Cheetah Cubs at TWP


In February of this year, we welcomed  our tenth and eleventh litters of cheetahs. Cheetahs are notorious tricky to breed in captivity. With only 7,100 left in the wild, every new cub is a sign of hope for the longevity of the species. Only about 5% of wild cheetah cubs that are born make it to adulthood. Many are killed by larger more powerful predators, and others are taken and sold into the pet trade. This is why each cub that is born here at Tanganyika is so very important for the survival of the species. If YOU would like to meet our cheetah cubs up close and personal, click HERE  to purchase one of our ticket packages TODAY! Imagine being able to meet these beautiful and incredible big cats up close and personal?! It will be an experience that you will NEVER forget!


Cheetahs and Dogs: Unlikely Best Friends?


Dogs are helping cheetahs in a surprising number of ways! Cheetahs are inherently extremely very nervous and skittish animals, and sometimes lack confidence. In the wild, cheetahs many times get chased off and their kills stolen by bigger predators. Thanks to research originally started by the San Diego Zoo, it has been discovered that if cheetah cubs in captivity are paired with a puppy companion, the cheetah looks to the dog for cues and learns to model their behavior. This helps the cheetah feel calmer and more confident in their environment, since the dog acts calm and confident.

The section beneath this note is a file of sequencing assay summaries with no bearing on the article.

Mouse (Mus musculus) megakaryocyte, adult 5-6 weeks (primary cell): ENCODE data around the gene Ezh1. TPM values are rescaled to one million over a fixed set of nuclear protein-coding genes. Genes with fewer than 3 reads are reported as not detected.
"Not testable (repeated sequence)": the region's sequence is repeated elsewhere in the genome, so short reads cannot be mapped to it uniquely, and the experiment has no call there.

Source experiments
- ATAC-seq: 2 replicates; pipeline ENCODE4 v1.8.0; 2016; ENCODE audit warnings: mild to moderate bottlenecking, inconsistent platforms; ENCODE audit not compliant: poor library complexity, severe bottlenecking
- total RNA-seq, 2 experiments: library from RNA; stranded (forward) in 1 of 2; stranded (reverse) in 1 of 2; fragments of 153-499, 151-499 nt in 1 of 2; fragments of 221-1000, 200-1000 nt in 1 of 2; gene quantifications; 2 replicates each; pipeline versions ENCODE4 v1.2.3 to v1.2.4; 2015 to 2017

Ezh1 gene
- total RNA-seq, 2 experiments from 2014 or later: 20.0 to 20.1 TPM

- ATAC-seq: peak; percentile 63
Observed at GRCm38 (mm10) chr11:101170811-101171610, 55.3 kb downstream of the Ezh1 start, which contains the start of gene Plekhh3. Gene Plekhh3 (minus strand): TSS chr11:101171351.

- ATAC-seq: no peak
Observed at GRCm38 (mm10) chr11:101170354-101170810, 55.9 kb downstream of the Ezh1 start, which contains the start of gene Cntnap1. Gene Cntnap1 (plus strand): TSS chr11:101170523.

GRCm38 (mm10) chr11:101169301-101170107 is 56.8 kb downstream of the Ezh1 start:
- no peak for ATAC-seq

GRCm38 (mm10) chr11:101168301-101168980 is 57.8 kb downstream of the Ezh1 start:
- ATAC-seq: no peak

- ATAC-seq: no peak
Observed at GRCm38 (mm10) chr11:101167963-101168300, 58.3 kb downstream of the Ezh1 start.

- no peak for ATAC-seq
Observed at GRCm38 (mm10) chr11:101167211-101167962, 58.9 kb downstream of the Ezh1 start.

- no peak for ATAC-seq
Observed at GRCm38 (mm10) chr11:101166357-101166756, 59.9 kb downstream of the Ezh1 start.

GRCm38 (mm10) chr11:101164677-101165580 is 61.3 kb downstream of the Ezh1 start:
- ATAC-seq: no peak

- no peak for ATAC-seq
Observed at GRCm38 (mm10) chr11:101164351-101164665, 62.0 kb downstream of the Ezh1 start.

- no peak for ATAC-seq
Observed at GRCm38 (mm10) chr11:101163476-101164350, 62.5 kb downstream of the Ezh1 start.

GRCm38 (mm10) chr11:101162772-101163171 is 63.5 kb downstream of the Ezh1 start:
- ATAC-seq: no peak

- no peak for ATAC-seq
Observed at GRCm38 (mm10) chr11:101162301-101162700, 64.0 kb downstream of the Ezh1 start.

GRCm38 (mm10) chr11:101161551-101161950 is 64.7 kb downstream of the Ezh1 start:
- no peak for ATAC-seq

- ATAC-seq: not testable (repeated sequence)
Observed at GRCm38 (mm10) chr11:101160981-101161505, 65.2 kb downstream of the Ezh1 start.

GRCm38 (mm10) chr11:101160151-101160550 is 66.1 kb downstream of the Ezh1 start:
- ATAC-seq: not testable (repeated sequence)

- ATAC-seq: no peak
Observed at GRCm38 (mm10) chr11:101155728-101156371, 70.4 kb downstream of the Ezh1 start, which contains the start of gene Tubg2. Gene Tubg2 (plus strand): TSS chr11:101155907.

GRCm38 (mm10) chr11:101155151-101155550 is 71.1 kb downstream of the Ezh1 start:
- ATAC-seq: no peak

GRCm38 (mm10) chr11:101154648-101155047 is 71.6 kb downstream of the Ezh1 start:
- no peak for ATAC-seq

Another way that dogs are helping cheetahs is through the K9 Program created by Action For Cheetahs. Scat dogs provide a non-invasive method for researchers to uncover critical data about cheetahs such as DNA, prey selection, and cheetah health. This data will be used to better inform conservationists of the ecological status of the species, and how to protect the species from extinction. 

Action for Cheetahs SCAT dogs

Cheetah Night at Tanganyika Wildlife Park

 

Join us on September 20th at 6:30 PM for an exclusive chat and presentation from cheetah expert, Mary Wykstra from Action for Cheetahs Kenya! This two-hour experience will include several exciting cheetah themed activities including a cheetah keeper chat, a search and rescue dog demonstration to help you understand what the cheetah scat dogs do in Kenya, and a presentation by Mary!

We look forward to hosting you for a night of cheetah fun and learning where all funds raised will benefit Action for Cheetahs in Kenya! Purchase your tickets today, to ensure that you do not miss out on this incredible exclusive opportunity to help save cheetahs in the wild! 

About the Author: TWP Marketing Intern, Nick is a Kansas native who spends his free time volunteering to help wildlife and cheering on his favorite sports teams. With a background in marketing and blogging, he shares his passion for wildlife conservation through his work. His favorite animals are sloths, giraffes, and penguins, and he loves sharing his passion for them with others!